Hong Kong is requiring the city’s largest banks to set aside more capital to cushion against unexpected losses and pose less risk to the financial system.
Hong Kong Exchanges and Clearing Ltd plans to add more stocks to be traded under the Shanghai-Hong Kong cross border trading scheme ahead of the proposed opening of the Shenzhen-Hong Kong link within the year.
The Hong Kong Monetary Authority has endorsed a revised code of banking practice that requires the city’s banks to uphold international banking practices in areas of disclosure and transparency, responsible business conduct and financial education.
Hong Kong’s top regulator said preparations are under way to connect the city’s stock exchange with Shenzhen’s stock market, similar to the cross-border stock trading scheme with Shanghai.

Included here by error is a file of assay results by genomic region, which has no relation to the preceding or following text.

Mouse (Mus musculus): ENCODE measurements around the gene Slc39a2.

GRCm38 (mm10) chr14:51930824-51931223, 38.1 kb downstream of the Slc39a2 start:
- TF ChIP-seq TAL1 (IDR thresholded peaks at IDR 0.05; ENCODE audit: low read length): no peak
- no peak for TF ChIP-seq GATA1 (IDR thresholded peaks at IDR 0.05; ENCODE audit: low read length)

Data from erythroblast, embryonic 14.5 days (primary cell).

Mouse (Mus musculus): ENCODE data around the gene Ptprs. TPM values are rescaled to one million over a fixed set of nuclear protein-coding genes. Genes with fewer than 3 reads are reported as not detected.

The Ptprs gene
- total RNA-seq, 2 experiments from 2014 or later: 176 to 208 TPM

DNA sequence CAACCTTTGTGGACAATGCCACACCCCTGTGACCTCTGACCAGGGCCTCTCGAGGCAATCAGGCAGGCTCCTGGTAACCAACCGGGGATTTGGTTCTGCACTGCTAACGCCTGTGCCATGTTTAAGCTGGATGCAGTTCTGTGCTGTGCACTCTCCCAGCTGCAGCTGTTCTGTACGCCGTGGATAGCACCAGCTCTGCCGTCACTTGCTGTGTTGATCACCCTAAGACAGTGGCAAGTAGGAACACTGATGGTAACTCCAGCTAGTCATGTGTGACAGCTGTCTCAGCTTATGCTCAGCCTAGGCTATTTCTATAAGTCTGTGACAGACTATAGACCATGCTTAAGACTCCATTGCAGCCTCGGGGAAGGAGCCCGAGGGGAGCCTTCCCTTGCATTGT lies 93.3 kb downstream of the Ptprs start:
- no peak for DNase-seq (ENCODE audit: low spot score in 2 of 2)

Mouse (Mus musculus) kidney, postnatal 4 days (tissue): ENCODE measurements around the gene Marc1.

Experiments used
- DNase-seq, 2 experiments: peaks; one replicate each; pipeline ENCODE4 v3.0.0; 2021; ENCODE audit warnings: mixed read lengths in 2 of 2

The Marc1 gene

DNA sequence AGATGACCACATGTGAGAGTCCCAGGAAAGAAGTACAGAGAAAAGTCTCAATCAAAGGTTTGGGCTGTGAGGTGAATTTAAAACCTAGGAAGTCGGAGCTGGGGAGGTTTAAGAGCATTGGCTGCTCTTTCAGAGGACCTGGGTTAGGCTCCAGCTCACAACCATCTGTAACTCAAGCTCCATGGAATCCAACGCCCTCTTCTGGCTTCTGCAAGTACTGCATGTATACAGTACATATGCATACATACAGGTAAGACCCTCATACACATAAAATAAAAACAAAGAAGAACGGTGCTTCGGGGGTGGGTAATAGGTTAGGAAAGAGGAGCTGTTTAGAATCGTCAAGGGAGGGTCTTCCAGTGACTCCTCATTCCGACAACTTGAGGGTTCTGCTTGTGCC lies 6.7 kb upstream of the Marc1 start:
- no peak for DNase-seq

Hong Kong Monetary Authority aims to create adequate capital buffer to boost the resilience of the city’s banking system with the adoption of global cash buffer standards next year.
Hong Kong financial regulators is seeking public views on specific aspects of so-called resolution regime for financial institutions that should make the city’s financial system stable and resilient in the face of crisis and economic shocks.
China Securities Regulatory Commission plans to allow more Chinese companies to list overseas and pledged increased collaboration with Hong Kong in developing the capital markets.
Hong Kong Exchanges and Clearing Ltd. plans to introduce new trading controls to make the securities and derivatives markets more efficient and globally competitive.
The Securities and Futures Commission and the European Securities and Markets Authority (ESMA) have agreed to enhance cooperation in overseeing Hong Kong-established central counter parties seeking recognition by ESMA.
Hong Kong Exchanges and Clearing said it is working with certain overseas regulators and institutional investors to improve market’s understanding of Shanghai-Hong Kong Stock Connect which went live in November.